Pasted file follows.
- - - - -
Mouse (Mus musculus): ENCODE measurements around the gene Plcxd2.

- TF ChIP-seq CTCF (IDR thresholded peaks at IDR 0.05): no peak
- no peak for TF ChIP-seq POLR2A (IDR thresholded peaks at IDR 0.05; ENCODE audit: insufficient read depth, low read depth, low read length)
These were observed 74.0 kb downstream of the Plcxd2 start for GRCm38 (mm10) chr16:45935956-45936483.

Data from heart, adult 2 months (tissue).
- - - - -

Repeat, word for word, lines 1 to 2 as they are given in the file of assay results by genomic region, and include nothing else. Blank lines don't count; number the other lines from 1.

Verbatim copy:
Mouse (Mus musculus): ENCODE measurements around the gene Plcxd2.

- TF ChIP-seq CTCF (IDR thresholded peaks at IDR 0.05): no peak